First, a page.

Property Australia

Sustainability Roundtable roundup

Adrien Moffatt Adrien Moffatt August 11, 2020

The Property Council’s National Sustainability Roundtable has kicked a lot of goals lately. Vicinity Centres’ general manager of sustainability and roundtable chair, Melissa Schulz shares some key highlights.

 

  Three key takeaways:

  • The Property Council’s supplier platform is an Australian-leading response to modern slavery
  • Every Building Counts contains 75 recommendations to drive down emissions in Australia’s buildings
  • Climate resilience is the next collective focus area for the Roundtable, with standards and criteria needed to help property companies make robust assessments.

 

Schulz has been an active member of the National Sustainability Roundtable for more than five years, and has chaired the group since 2019.

Story 3 - Melissa SchulzDuring this time, the roundtable has been involved in several industry game changers, from a platform to address modern slavery to a policy document that can guide Australia towards net zero buildings.

“One of the things that I’ve been really proud of is the Property Council’s modern slavery supplier platform,” Schulz says.

The supplier platform responds to the Commonwealth Modern Slavery Act, which came into force on 1 January 2019 and heralded a new reporting era for larger companies operating in Australia.

The Act requires companies with annual revenues of more than $100 million to report annually on the risks of modern slavery in their operations and supply chains and to demonstrate the actions they are taking to address those risks.

“Sixteen Property Council players banded together to create a platform that gathers and collates information from industry suppliers on their modern slavery risks as well as actions to address those exposures in their operations and supply chains,” Schulz explains.

Suppliers complete a single questionnaire that is accessible through an online dashboard, enabling the participating Property Council members to collect, compare and share data, and saving suppliers significant time on reporting.

“We were really ahead of the game because we started working on a solution as soon as we knew there was a possibility that legislation was coming.”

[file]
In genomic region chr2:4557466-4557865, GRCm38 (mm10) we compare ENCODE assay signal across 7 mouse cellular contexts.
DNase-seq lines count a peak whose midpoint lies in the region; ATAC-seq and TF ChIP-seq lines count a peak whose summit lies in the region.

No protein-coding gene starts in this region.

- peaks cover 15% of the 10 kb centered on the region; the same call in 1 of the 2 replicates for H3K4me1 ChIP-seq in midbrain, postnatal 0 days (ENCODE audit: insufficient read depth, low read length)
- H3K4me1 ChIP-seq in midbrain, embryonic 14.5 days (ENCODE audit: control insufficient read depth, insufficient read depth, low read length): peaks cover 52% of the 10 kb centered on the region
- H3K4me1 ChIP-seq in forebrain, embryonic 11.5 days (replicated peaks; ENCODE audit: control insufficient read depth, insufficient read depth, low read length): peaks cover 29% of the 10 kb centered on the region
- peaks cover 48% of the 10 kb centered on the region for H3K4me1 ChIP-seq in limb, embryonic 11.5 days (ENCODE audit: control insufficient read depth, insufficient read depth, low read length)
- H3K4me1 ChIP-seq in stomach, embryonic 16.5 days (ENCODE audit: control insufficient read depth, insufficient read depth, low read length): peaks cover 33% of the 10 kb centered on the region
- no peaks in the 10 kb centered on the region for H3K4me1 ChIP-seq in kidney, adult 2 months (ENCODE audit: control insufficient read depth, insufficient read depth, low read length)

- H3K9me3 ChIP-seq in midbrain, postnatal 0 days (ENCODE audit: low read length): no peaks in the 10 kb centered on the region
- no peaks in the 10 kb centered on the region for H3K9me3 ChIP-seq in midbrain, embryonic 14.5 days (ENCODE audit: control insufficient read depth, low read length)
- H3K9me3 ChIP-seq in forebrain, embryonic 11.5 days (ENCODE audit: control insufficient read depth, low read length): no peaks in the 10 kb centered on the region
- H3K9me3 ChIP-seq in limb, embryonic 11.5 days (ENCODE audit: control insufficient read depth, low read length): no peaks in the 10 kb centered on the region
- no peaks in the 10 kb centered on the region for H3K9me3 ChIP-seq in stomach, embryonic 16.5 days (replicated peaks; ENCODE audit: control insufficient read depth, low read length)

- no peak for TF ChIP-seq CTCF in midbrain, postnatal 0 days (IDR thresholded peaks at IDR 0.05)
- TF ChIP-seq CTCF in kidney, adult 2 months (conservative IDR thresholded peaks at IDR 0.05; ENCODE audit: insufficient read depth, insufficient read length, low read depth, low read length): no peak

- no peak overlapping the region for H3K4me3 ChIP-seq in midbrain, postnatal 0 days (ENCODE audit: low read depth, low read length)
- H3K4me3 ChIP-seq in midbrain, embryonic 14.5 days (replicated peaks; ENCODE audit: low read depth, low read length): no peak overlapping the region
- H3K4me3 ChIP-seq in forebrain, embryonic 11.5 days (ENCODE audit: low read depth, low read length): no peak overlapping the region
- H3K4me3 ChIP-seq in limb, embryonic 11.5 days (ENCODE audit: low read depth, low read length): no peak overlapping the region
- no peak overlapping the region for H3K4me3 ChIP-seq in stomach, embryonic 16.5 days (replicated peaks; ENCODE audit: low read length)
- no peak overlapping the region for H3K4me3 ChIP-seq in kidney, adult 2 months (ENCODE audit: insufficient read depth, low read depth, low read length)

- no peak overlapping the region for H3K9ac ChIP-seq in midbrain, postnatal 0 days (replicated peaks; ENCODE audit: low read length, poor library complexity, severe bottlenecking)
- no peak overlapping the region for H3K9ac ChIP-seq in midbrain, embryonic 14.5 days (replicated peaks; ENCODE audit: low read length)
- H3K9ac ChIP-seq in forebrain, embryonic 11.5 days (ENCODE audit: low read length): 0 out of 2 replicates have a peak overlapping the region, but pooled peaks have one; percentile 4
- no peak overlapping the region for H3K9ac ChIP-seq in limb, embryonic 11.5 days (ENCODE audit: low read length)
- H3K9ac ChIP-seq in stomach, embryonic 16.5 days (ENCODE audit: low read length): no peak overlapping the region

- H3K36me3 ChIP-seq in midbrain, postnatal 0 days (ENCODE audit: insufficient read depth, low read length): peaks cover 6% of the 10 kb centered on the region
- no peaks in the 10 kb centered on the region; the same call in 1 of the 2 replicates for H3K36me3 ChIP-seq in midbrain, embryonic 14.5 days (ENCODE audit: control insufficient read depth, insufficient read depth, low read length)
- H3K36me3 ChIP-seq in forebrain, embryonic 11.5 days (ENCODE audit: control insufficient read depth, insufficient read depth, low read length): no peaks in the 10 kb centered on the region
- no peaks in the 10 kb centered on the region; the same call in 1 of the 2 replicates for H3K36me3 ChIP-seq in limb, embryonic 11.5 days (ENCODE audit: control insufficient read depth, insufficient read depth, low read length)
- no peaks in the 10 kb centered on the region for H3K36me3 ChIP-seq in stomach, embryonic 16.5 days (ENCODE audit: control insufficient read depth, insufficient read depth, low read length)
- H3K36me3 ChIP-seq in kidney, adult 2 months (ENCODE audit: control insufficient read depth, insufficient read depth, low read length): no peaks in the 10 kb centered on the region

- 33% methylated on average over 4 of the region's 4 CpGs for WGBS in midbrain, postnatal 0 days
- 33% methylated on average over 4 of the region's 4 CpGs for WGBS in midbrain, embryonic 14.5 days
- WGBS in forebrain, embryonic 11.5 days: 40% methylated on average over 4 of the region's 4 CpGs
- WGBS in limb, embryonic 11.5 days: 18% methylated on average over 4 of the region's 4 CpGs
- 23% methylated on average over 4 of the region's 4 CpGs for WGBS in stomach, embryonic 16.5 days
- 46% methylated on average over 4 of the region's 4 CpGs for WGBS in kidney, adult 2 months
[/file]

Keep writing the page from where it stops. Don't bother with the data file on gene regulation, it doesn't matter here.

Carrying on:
Another highlight for Schulz was last year’s launch of Every Building Counts by federal minister for energy and emissions reduction, Angus Taylor.

Buildings account for more than 50 per cent of electricity use in Australia and almost a quarter of its emissions. Every Building Counts, authored in collaboration with the Green Building Council of Australia, contains 75 recommendations that can drive emissions reduction in line with Australia’s Paris Agreement commitments.

Schulz says the report is the culmination of many years of work within the roundtable and more broadly and provides a practical pathway to low emissions buildings.

The roundtable is a place of expertise, and Schulz says the group works closely with teams administering rating tools like NABERS and Green Star to ensure they continue to drive best practice sustainability outcomes.

“Our achievements to date are a testament to the members of the roundtable, which wouldn’t be possible without everyone’s willingness to put in the hard work.”

Schulz explains that climate resilience is the next big collective focus area for the roundtable.

“It’s an area the roundtable has been keen to work on together for some time, but Australia’s horror summer bushfire season has definitely heightened the groups attention and focus.”

Climate resilience has been of particular interest for Schulz, who has led Vicinity’s climate resilience work to date. This has included a portfolio-wide risk assessment of the company’s assets back in 2016 to understand the potential impacts of climate change and a deep dive into climate scenario analysis to understand the related financial implications. Vicinity has also invested $73 million into Australia’s largest shopping centre solar rollout.

After completing this work, Schulz agrees the industry must come together to standardise its approach.

“Vicinity is one of a number of companies who have undertaken their own climate scenario analysis, and it’s clear having been through this process that without the guiderails of agreed best practice standards and criteria to build such models, it’s very tricky to compare the robustness of one approach against another,” she says.

The industry has a long track record of collaborating on standards. Schulz says the roundtable is working with groups outside of the property industry to ensure “we are accessing the latest thinking and leveraging the great efforts already underway in this space to make sure our work aligns with other sectors facing significant climate change risks.”

After five-and-a-half years leading the sustainability function at Vicinity Centres, Schulz is excited to be taking up an executive role as general manager sustainability at QIC Global Real Estate.

“I leave Vicinity really proud of what we’ve been able to achieve in sustainability during my time there. I start the new role at QIC GRE in October, and look forward to being part of the executive committee there and working with the broader team to embed sustainability considerations across the business, including in the most senior levels of decision making. It’s certainly a fantastic opportunity.”